ModaLisboa raises awareness of sustainability, sets sights on Europe
Amid cancellations of fashion events due to the coronavirus outbreak, ModaLisboa returned for another season last week. Now in its 54th edition, the event was held at Oficinas Gerais de Fardamento e Equipamento on 5-8 March, celebrating local fashion with a total of 20 runway shows. This season saw the debut of United Fashion, which supports emerging designers, as Lisbon Fashion Week continues its push towards strengthening its position on the global stage.
“The fashion system is continuously changing and we know that, as a fashion week, we need to change with it. We need to do more than just showcasing next season’s collections. For events of this size, it is now mandatory to embrace a culture of cultural, social and educational responsibility,” said Eduarda Abbondanza, president of ModaLisboa. “We have striven to build an inclusive and responsible event that matches the rhythm of our city.” As a result, ModaLisboa has aligned itself with various sustainable initiatives taking place across the city. “The future is in our hands and every day begins with a search for answers to the question: how can the fashion industry slow down without impacting growth?
With the aim of driving change, on 5 March, ModaLisboa hosted Fast Talks, a conversation about reinventing the fashion system and integrating sustainability in every step of the process. Moderated by Patricia Bernabe, the ‘Wake Up’ panel talk took place in the city hall, with Positive Luxury founder Diana Verde Nieto, German fashion expert Lisa Lang and Zazi designer Jeanne de Kroon among the speakers. While Diana Verde Nieto spoke about the luxury industry’s role as a force for change, Lisa Lang said technology will be key to drive a responsible future. “Designers need to learn and master different kinds of technologies to be able to introduce new models,” said the founder of innovation agency ThePowerHouse, while Jeanne de Kroon, a EU ambassador for sustainable fashion, asserted that sustainability is a label that sells. “We shouldn't talk so much about whether something is sustainable; we should focus on whether it was produced ethically,” she said, adding that “every piece in our closet has a story. Narrative is more important than fashion.”
A European future
On the same evening, Lisbon held the United Fashion event, a platform co-founded by the European Union’s Creative Europe programme. Dedicated to supporting and nurturing emerging design in Europe, the project is in partnership with 16 institutions such as ACME, Fédération Française du Prêt-à-Porter Féminin, the Hyères International Festival of Fashion and Photography and the Centre for Fashion Enterprise in the UK. The four-year programme is coming to an end in the summer of 2021, after giving more than 150 participating fashion businesses the opportunity to have a presence at various industry events, such as 48h Maisons de Mode -- Lille, Berlin Fashion Week, Fashion Weekend Skopje, Riga Fashion Week and Fashion Talks Antwerp.
In Lisbon, United Fashion hosted a fashion exhibition featuring 15 designers, as well as a pop-up showroom at Campo de Santa Clara, where a number of collections were presented to the press and international buyers from the likes of Printemps, Paris-based Tom Greyhound and London’s Machine-A. “Consumers are increasingly looking for more exclusive and unique pieces, and we can only find these items in independent brands,” said a group of British buyers.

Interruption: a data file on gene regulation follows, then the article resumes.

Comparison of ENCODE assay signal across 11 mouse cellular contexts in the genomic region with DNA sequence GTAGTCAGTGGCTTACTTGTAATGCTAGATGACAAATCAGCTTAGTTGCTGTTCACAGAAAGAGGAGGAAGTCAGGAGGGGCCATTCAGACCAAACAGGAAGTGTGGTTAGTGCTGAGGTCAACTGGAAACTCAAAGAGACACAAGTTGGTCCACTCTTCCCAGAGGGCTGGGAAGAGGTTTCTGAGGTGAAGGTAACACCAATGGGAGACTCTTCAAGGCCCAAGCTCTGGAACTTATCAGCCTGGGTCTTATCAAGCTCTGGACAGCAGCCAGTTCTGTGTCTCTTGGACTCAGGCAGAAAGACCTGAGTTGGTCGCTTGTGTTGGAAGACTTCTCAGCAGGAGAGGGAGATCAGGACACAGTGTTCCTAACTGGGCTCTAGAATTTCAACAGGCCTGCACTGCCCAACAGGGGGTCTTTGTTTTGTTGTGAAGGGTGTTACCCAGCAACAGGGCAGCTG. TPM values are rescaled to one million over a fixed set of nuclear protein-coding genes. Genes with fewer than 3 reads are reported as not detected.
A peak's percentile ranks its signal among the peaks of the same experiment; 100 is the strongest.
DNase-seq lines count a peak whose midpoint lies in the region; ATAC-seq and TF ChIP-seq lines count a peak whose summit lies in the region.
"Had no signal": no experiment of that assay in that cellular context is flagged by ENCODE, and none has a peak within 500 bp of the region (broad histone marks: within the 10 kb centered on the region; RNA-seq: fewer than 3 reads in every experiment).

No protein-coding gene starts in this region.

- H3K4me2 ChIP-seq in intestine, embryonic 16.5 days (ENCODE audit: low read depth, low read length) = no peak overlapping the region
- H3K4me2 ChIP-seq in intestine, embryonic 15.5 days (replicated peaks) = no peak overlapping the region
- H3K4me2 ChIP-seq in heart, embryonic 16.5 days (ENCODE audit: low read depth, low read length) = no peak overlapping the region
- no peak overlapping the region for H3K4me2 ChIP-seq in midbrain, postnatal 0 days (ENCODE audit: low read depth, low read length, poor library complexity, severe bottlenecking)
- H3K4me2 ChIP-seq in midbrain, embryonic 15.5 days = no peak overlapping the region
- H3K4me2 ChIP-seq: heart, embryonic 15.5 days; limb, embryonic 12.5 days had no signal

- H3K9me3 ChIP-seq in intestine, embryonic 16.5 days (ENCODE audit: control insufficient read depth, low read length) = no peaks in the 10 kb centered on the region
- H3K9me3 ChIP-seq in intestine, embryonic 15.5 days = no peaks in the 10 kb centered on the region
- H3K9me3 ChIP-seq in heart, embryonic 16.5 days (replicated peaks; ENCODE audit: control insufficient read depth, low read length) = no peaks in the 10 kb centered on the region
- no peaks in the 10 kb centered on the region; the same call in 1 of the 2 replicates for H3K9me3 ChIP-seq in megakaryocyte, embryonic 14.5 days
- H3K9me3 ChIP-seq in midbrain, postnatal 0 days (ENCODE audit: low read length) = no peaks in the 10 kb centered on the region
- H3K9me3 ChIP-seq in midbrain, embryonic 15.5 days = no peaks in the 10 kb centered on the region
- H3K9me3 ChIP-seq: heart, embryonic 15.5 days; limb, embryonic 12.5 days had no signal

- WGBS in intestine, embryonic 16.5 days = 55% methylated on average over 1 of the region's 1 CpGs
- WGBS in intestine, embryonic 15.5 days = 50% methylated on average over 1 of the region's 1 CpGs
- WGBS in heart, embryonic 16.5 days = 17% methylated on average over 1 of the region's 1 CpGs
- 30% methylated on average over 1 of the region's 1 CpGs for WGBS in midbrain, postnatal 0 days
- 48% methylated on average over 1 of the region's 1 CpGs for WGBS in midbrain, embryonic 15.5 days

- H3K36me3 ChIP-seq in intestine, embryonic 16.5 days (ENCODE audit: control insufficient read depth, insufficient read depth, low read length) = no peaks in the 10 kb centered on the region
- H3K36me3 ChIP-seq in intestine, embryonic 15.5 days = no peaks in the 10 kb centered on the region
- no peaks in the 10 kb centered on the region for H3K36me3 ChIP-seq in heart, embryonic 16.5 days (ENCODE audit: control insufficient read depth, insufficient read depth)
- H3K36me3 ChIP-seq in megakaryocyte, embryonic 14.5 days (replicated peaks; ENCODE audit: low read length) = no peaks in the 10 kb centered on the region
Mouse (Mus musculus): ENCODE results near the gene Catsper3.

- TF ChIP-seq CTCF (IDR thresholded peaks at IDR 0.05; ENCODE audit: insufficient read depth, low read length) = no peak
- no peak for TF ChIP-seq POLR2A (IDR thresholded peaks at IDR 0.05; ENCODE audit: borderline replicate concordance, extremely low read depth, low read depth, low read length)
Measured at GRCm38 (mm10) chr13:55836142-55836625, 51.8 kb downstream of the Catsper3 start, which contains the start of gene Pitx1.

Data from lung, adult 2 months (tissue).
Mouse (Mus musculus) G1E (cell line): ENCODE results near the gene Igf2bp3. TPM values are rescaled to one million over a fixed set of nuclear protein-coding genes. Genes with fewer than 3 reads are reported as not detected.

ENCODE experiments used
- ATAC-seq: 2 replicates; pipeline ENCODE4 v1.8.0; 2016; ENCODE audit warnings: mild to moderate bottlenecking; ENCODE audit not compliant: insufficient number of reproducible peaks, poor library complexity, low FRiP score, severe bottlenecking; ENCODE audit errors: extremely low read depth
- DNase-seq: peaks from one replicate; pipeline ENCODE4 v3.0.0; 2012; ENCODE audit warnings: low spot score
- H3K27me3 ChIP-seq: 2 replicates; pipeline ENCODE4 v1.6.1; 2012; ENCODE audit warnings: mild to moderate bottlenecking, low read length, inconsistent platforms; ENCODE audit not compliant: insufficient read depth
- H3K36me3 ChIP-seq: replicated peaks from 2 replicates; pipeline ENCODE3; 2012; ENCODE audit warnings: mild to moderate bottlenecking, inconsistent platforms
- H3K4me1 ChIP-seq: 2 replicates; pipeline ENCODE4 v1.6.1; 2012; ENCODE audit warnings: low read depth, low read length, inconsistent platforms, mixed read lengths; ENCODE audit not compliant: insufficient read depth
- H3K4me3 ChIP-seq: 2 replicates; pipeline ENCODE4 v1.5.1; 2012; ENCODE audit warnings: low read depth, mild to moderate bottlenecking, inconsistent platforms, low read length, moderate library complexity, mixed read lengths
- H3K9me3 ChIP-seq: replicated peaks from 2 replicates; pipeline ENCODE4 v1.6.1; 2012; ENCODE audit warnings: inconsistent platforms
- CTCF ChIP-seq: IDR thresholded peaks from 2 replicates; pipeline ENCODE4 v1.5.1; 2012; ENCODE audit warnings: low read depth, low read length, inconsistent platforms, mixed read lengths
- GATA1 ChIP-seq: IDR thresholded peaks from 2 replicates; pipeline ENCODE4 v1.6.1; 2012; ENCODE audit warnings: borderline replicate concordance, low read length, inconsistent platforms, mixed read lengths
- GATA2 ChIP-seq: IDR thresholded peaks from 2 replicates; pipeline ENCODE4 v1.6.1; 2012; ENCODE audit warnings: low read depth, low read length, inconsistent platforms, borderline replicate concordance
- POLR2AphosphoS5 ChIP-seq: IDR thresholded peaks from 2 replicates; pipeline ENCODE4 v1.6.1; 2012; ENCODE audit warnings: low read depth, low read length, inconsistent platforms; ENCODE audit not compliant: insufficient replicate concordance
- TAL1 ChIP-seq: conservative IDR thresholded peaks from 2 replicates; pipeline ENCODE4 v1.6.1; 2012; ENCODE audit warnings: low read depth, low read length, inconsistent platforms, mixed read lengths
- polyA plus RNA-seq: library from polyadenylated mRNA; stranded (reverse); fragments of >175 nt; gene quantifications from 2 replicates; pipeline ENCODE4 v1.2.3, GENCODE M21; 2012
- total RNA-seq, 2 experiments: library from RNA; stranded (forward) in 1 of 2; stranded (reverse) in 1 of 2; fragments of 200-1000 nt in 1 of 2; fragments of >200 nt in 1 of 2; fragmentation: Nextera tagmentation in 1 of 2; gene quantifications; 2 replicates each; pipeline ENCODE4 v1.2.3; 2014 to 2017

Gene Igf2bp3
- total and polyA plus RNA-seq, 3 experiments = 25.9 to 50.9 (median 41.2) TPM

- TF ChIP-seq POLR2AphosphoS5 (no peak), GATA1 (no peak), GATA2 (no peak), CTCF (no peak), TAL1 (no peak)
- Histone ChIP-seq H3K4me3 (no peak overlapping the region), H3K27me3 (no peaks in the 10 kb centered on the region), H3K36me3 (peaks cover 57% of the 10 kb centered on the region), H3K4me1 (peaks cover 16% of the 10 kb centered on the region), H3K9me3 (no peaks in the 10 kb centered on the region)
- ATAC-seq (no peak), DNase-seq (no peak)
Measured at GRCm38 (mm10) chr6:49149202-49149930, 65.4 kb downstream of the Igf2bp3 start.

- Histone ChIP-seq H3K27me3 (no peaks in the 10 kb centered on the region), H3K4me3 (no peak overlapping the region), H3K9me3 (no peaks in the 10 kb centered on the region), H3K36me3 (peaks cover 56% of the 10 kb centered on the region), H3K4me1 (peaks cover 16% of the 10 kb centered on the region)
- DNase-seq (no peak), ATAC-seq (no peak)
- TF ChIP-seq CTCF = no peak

The event was attended by brands and designers from Germany, including Schmidt Takahashi and Dawid Tomaszewski; Belgian names such as Lina Maria, Sarah Saint Hubert, Snobe and Toos Franken; Latvians like Talented Company and One Wolf; France’s Voir (e); Sweden’s Sofija Utumovic; and Archie Dickens, Opiar and Béhen from Portugal. The latter was a standout at United Fashion, thanks to its experimental looks made from recycled fabrics, fruits and vegetables. “We believe that the growth of the independent fashion industry in Europe is only possible with a united action plan. Tomorrow will be for those who build their identity without ever losing the courage to innovate,” said Eduarda Abbondanza.
Young designers, sustainable collections
The schedule of runway shows started with a presentation from Sangue Novo. Inês Manuel Baptista was honoured with the Polimoda award to take part in an MA in fashion design at Polimoda, Francisco Pereira received the Tintex award and Cêlá took home the Fleeting Room award. Pereira will create a capsule collection in collaboration with Tintex Textiles and Cêlá will have the opportunity to sell the winning collection at the retailer’s store. Meanwhile, designer Carolina Machado presented Grounded, a timeless collection that encapsulates our connection with the earth, where pastel shades gave form to crop tops and oversized silhouettes.
It was not the only outstanding collection. Constança Entrudo continued to explore the concept of identity in neon tones, while Gonçalo Peixoto took a more commercial approach with an Instagram-friendly collection filled with mini dresses, ruffles and metallic blazers. Awaytomars drew inspiration from black holes for its latest range. In terms of established designers, Luis Carvalho was inspired by artists in a collection of structured crepe numbers and layers of tulle. And Luís Buchinho, supported by Portugal Fashion, celebrated the 30th anniversary of his brand with a line of faux leather pieces.
Finally, Dutch brand Ninamounah helped elevate the event’s international credentials on the last day of ModaLisboa. The brand, a staple at Amsterdam Fashion Week, was founded by Ninamounah Langestraat, who presented a series of tailored pieces made locally and sustainably. It was the perfect way to epitomise ModaLisboa’s message of sustainability and international collaboration.
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